Watershed Meeting


Watershed officials hoping proposals will stream in


By Mike Van Sickle

Union editor

A message of opportunity was passed onto rural and urban residents of the Turkey River Watershed (TRW) on Thursday. This opportunity is expected to not only benefit local property owners and communities, but eventually all those located downstream.

Brad Crawford, Turkey River Watershed coordinator, was joined by Lora Friest, Northeast Iowa RC&D coordinator, in leading the informational meeting at Tap’t Out in West Union. Approximately 50 officials, producers, rural landowners, and community residents attended the meeting, hosted by Turkey River Watershed Management Authority board members.

Crawford noted that the Turkey River is the largest of four watersheds in Iowa whose watershed management authority is working closely on a five-year watershed pilot demonstration project with IIHR-Hydroscience & Engineering at the University of Iowa and the Iowa Flood Center. 

The project includes conducting state-of-the-art hydrological modeling of the water flowing through the Turkey River Watershed (both above and below ground). 

In addition, Friese reported that the 1.08 million-acre TRW has been selected by the Iowa Flood Center and the Iowa Economic Development Authority to be one of three model watersheds in Iowa that will develop a plan for reduction of floodwater and improved water quality. 

More recently, NASA selected the Turkey River Watershed for a national rainfall modeling study. In addition, the watershed was selected as one of nine watersheds chosen as part of an Iowa Nutrient Reduction Strategy.

“As you can see, it’s a broad partnership that looks at the entire watershed,” reported Crawford. “It is to everyone’s benefit to work together with a watershed this large.”

With local cooperation and support, it was reported Thursday that the Otter Creek sub-watershed is also competing for up to $1.7 million in funding for implementation of specific demonstration projects from 2014-2017. 

Friese explained that while Otter Creek would be used to establish a baseline for the entire TRW project, later plans would be to continue moving from one subdivision to another.

At the same time, the local officials stressed the importance of producers and landowners outside the Otter Creek Watershed developing a conservation plan. They explained that the likelihood of additional funding becoming available from outside sources for the entire Turkey River Watershed would vastly improve with participation from those throughout the region.

“Everything is voluntary,” emphasized Friest, while reiterating that the watershed encompasses private landowners, producers, and communities within an eight-county area (see sidebar).

“We need producers and other landowners to tell us what they are willing to help with,” said Crawford. “The same things (practices/projects) that help us with flooding will help us with water quality, which is great for everyone.”

“Fayette County has a very strong history and has laid the foundation for such projects. But before we bust the doors wide open on this project, we need to hear from you (producers/landowners),” later added Aaron Anderson, Natural Resources Conservation Services (NRCS) District conservationist for Fayette County.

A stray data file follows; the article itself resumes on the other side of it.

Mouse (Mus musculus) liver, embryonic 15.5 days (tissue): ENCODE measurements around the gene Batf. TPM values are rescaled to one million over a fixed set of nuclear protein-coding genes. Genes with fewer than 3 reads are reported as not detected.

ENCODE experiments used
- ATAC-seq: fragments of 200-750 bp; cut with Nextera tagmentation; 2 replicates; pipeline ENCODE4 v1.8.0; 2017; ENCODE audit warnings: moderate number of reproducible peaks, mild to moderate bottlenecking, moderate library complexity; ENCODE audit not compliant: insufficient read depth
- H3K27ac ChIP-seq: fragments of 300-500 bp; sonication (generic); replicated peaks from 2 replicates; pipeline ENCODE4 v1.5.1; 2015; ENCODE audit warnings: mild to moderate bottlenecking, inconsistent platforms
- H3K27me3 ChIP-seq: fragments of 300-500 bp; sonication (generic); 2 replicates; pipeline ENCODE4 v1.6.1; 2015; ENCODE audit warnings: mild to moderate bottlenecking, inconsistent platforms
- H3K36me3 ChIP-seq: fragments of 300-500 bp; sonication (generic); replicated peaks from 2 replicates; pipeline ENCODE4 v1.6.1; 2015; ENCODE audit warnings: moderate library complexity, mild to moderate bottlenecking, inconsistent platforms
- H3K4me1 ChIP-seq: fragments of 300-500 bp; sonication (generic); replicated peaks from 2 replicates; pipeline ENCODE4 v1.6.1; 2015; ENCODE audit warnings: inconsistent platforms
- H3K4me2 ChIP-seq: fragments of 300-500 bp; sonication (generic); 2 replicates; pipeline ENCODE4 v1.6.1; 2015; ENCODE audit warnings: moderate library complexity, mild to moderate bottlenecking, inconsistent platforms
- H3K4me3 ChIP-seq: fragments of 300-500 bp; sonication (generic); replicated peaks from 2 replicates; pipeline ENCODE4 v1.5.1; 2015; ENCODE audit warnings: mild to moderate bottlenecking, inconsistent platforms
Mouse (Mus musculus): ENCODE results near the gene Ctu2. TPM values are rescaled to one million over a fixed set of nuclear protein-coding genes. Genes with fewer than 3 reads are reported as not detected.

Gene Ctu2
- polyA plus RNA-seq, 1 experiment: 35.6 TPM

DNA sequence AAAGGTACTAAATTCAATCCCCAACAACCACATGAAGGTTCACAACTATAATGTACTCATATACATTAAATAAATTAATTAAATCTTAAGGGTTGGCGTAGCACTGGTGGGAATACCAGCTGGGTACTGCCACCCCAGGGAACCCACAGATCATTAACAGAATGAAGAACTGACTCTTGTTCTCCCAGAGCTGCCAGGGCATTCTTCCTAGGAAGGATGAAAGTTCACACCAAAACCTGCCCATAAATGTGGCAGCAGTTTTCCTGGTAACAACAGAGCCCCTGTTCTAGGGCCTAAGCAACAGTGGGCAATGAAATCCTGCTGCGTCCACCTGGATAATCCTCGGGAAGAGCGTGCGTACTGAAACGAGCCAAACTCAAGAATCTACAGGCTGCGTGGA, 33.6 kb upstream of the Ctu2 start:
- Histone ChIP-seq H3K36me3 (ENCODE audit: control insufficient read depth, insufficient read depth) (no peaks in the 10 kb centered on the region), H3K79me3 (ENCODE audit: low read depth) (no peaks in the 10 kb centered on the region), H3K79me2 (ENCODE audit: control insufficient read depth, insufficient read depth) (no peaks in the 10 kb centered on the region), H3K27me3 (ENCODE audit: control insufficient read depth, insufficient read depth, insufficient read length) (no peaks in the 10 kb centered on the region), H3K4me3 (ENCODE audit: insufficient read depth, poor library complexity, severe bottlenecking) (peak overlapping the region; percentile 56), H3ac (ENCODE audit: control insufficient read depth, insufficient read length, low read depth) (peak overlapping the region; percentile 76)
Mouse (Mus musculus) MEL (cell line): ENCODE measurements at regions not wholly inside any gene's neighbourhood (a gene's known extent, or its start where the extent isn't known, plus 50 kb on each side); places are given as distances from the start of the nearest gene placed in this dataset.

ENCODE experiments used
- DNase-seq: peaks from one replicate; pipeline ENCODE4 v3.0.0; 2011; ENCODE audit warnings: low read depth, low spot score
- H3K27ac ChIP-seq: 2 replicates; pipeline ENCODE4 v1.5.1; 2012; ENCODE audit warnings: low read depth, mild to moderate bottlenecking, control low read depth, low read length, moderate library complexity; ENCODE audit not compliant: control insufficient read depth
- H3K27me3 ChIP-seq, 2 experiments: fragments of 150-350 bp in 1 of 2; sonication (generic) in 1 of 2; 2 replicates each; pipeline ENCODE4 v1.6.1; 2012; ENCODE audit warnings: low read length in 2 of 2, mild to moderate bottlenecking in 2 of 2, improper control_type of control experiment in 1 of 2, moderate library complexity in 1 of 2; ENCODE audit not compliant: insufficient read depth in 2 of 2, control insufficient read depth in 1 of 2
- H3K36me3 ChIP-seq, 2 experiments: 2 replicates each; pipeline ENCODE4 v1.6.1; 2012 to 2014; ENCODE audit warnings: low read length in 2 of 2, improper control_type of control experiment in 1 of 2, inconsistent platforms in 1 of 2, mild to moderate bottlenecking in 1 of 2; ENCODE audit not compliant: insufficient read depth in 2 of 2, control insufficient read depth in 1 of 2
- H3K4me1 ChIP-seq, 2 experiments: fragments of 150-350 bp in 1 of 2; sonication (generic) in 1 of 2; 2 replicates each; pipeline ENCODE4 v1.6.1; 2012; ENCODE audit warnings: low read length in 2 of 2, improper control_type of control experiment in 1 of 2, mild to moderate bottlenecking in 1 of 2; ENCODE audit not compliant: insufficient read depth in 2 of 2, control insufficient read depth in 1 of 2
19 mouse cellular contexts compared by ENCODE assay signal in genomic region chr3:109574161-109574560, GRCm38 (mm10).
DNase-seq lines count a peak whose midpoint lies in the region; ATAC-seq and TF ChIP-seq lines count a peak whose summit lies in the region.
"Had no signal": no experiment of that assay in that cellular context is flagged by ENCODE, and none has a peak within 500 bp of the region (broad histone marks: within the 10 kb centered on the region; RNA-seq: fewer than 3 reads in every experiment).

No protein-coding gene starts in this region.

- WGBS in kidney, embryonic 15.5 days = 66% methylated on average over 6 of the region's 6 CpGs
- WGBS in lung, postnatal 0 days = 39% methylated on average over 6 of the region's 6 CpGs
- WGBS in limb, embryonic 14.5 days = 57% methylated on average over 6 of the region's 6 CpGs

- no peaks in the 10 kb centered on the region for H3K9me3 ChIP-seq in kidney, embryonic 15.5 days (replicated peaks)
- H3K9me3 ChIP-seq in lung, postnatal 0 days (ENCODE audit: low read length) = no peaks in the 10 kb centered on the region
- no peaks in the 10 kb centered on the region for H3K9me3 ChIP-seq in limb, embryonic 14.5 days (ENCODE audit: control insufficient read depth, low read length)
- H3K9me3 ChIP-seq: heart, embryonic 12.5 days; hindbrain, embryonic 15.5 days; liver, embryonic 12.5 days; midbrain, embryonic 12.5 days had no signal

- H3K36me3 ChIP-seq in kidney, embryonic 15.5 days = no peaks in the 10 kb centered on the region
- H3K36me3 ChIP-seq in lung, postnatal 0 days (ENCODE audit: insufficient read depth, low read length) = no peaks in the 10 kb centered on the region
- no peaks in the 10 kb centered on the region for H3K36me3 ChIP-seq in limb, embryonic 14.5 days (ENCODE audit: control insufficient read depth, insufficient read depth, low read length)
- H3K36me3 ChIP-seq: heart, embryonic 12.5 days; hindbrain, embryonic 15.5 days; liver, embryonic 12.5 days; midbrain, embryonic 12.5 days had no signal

“While I say that we need to hear your ideas, I want to assure you that at the same time we will be reaching out to you,” he continued. “We need to get (individual) plans in place so you can be the first in line when the dollars are made available to help you with your proposed project(s).

Examples of projects for the urban and/or rural areas include controlled drainage, wetlands, bioswales, ponds, rain gardens, saturated buffers, permeable pavers, storm water management, etc.

“West Union’s (Green Pilot Streetscape) project is a perfect example of ‘green,’ conservation practices, and other communities know it. There is so much that all of us can do to serve as a model to the rest of the nation,” said Friest.

Anyone seeking information on potentially developing a conservation plan in the Turkey River Watershed is encouraged to contact his or her local SWCD/NRCS office.





TRWMA Board of Directors

The Turkey River Watershed Management Authority was awarded funding in November 2012 from the Iowa Economic Development Authority to work with city, county, and regional staff; water resource professionals; producer groups; landowners; and residents to develop a coordinated and comprehensive plan over the next 18 months to address water quality and flooding in the local watershed.

Northeast Iowa RC&D was selected to assist in facilitating this planning process

The board consists of directors from 23 cities, seven Soil and Water Conservation Districts (SWCD), and five counties in the Turkey River Watershed, which includes portions of Fayette, Chickasaw, Clayton, Howard, Winneshiek, Allamakee, Delaware and Dubuque counties.

Local members include chairman Rod Marlatt, Fayette County representative; vice chairman Bill Bennett, Fayette County SWCD; treasurer/secretary Ron McCartney, Clayton County;

Jon Biederman, City of West Union and Fayette; Jim Matt, City of Clermont; Rhonda Dales, City of Elgin; Dana Franzen, City of Hawkeye; Kerri Langreck, City of St. Lucas; Paul Hoeger, City of Maynard; Eric Boehm, City of Wadena; Marlene Klemp, City of Waucoma;


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